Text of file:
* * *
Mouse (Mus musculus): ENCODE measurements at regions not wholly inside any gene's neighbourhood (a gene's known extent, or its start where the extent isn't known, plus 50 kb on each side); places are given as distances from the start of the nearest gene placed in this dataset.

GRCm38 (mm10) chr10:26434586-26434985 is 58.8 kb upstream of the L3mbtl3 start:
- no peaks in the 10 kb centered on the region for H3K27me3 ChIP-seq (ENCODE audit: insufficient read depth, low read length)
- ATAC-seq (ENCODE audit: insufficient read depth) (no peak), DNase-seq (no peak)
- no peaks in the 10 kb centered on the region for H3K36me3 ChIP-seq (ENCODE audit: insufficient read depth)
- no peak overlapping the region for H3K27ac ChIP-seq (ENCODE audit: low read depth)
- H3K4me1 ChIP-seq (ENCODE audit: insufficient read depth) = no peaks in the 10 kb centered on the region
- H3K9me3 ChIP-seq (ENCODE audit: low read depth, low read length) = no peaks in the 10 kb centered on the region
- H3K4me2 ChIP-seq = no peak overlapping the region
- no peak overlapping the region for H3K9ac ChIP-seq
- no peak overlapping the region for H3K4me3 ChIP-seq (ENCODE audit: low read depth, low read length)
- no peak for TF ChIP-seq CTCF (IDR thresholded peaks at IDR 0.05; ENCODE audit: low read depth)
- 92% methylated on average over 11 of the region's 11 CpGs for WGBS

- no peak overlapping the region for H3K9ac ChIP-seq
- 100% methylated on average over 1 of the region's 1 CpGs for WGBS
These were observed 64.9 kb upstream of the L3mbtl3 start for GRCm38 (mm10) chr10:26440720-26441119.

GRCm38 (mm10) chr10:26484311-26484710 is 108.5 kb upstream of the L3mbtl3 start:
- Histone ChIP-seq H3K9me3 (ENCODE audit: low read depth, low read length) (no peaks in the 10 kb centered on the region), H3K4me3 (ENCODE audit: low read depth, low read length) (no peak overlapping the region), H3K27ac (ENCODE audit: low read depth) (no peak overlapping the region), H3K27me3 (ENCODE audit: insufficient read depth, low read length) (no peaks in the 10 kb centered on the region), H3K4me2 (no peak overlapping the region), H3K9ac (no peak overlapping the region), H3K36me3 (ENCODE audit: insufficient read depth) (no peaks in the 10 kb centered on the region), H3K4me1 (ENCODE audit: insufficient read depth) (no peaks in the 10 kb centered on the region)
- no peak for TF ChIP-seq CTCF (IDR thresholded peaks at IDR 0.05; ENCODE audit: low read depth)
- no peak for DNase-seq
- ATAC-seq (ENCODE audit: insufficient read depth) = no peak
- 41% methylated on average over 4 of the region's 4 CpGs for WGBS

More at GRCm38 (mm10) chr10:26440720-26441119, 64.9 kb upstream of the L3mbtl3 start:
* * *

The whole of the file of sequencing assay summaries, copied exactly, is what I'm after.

Mouse (Mus musculus): ENCODE measurements at regions not wholly inside any gene's neighbourhood (a gene's known extent, or its start where the extent isn't known, plus 50 kb on each side); places are given as distances from the start of the nearest gene placed in this dataset.

GRCm38 (mm10) chr10:26434586-26434985 is 58.8 kb upstream of the L3mbtl3 start:
- no peaks in the 10 kb centered on the region for H3K27me3 ChIP-seq (ENCODE audit: insufficient read depth, low read length)
- ATAC-seq (ENCODE audit: insufficient read depth) (no peak), DNase-seq (no peak)
- no peaks in the 10 kb centered on the region for H3K36me3 ChIP-seq (ENCODE audit: insufficient read depth)
- no peak overlapping the region for H3K27ac ChIP-seq (ENCODE audit: low read depth)
- H3K4me1 ChIP-seq (ENCODE audit: insufficient read depth) = no peaks in the 10 kb centered on the region
- H3K9me3 ChIP-seq (ENCODE audit: low read depth, low read length) = no peaks in the 10 kb centered on the region
- H3K4me2 ChIP-seq = no peak overlapping the region
- no peak overlapping the region for H3K9ac ChIP-seq
- no peak overlapping the region for H3K4me3 ChIP-seq (ENCODE audit: low read depth, low read length)
- no peak for TF ChIP-seq CTCF (IDR thresholded peaks at IDR 0.05; ENCODE audit: low read depth)
- 92% methylated on average over 11 of the region's 11 CpGs for WGBS

- no peak overlapping the region for H3K9ac ChIP-seq
- 100% methylated on average over 1 of the region's 1 CpGs for WGBS
These were observed 64.9 kb upstream of the L3mbtl3 start for GRCm38 (mm10) chr10:26440720-26441119.

GRCm38 (mm10) chr10:26484311-26484710 is 108.5 kb upstream of the L3mbtl3 start:
- Histone ChIP-seq H3K9me3 (ENCODE audit: low read depth, low read length) (no peaks in the 10 kb centered on the region), H3K4me3 (ENCODE audit: low read depth, low read length) (no peak overlapping the region), H3K27ac (ENCODE audit: low read depth) (no peak overlapping the region), H3K27me3 (ENCODE audit: insufficient read depth, low read length) (no peaks in the 10 kb centered on the region), H3K4me2 (no peak overlapping the region), H3K9ac (no peak overlapping the region), H3K36me3 (ENCODE audit: insufficient read depth) (no peaks in the 10 kb centered on the region), H3K4me1 (ENCODE audit: insufficient read depth) (no peaks in the 10 kb centered on the region)
- no peak for TF ChIP-seq CTCF (IDR thresholded peaks at IDR 0.05; ENCODE audit: low read depth)
- no peak for DNase-seq
- ATAC-seq (ENCODE audit: insufficient read depth) = no peak
- 41% methylated on average over 4 of the region's 4 CpGs for WGBS

More at GRCm38 (mm10) chr10:26440720-26441119, 64.9 kb upstream of the L3mbtl3 start: